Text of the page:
Last night Chelsea was crawling with fair-weather gallery-goers, and despite openings for shows by big names like Marlene Dumas and Catherine Opie, the biggest, most enthusiastic crowd turned out for a huge show of new works by members of the Williamsburg- and Tokyo-based artists’ collective the Barnstormers spread over two floors at Joshua Liner Gallery. Hung not quite salon-style, with plenty of very strong, very weak, and very in-between work, the dominant aesthetic on the walls and in the crowd was a mix of hip-hop graffiti and indie street art, all set to a booming soundtrack of Ghostface blaring from a Mikal Hameed sculpture.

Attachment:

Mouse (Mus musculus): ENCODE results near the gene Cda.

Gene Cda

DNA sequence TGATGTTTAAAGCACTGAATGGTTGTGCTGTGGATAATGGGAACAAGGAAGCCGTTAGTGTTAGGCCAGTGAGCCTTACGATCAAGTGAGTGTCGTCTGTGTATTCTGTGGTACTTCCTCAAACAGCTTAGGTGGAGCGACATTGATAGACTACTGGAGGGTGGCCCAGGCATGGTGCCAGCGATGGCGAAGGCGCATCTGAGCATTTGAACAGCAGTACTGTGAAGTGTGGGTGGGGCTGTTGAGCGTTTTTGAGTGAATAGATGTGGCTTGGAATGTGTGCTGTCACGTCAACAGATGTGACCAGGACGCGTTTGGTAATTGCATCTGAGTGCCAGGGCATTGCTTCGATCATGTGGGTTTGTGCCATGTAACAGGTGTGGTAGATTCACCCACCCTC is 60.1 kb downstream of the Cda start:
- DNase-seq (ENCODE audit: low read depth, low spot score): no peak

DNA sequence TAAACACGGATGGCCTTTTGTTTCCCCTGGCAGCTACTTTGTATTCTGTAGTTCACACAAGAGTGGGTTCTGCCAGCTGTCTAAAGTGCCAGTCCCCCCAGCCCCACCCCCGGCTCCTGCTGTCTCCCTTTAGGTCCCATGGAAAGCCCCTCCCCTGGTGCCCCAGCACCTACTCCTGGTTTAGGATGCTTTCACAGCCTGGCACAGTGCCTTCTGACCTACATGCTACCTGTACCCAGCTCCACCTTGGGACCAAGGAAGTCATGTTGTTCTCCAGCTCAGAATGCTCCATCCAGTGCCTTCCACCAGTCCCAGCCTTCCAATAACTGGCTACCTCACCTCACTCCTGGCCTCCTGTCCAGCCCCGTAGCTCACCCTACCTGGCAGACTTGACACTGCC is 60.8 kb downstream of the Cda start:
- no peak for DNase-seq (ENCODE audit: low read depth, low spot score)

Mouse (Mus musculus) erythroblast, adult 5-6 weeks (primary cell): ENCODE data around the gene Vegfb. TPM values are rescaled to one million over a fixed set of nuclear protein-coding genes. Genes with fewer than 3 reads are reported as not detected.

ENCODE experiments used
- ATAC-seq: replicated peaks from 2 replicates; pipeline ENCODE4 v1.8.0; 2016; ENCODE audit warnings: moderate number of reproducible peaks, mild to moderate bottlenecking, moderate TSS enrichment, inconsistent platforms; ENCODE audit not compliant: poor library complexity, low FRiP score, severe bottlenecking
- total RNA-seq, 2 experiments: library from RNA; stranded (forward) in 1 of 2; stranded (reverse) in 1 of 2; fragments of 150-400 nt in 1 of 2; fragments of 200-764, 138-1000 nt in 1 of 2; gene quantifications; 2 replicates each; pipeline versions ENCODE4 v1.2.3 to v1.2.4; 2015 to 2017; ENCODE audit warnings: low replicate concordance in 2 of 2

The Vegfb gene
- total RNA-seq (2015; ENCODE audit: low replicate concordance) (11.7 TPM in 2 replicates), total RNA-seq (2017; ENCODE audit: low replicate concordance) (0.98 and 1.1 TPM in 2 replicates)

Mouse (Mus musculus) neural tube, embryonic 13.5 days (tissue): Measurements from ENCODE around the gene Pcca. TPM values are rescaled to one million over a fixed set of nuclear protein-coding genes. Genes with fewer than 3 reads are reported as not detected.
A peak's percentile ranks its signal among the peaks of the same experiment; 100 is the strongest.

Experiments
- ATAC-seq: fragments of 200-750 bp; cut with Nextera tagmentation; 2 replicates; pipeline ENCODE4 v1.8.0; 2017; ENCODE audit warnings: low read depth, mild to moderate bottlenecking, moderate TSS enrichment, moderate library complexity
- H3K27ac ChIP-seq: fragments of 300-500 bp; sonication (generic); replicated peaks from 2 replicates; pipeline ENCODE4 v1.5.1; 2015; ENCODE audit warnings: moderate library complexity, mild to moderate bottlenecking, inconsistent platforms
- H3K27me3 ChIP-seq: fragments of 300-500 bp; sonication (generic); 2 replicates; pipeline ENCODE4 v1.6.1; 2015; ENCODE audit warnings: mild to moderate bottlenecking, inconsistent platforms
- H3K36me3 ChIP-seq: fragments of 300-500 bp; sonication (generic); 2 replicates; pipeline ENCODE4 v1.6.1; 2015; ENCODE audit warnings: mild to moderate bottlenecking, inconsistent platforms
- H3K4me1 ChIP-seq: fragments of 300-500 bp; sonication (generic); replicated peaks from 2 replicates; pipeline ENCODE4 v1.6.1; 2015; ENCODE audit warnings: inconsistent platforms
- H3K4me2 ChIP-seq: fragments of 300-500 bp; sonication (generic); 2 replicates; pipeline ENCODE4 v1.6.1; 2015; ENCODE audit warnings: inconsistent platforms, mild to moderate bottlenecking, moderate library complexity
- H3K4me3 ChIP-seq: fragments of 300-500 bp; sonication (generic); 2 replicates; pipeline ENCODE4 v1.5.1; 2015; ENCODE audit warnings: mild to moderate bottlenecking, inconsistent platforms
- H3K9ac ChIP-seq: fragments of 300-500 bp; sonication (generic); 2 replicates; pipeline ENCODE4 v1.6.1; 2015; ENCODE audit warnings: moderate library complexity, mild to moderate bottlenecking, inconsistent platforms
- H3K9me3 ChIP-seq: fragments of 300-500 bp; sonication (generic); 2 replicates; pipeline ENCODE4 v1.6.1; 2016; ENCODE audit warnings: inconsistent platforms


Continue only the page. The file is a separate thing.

Though many of the individual pieces were interesting, the most interesting works were those that conveyed a sense of the collective’s creativity, like a wall-sized sculpture of painted and tagged speakers, and a nearby video (not unlike the one after the jump) of Barnstormers, seen from above, taking turns creating mural-sized paintings on their studio floor. Shown in sped-up motion, the succession of twenty or so compositions gives a great sense of the unique styles and common interests that make the group so vital. The Barnstormers exhibition at Joshua Liner continues through April 17.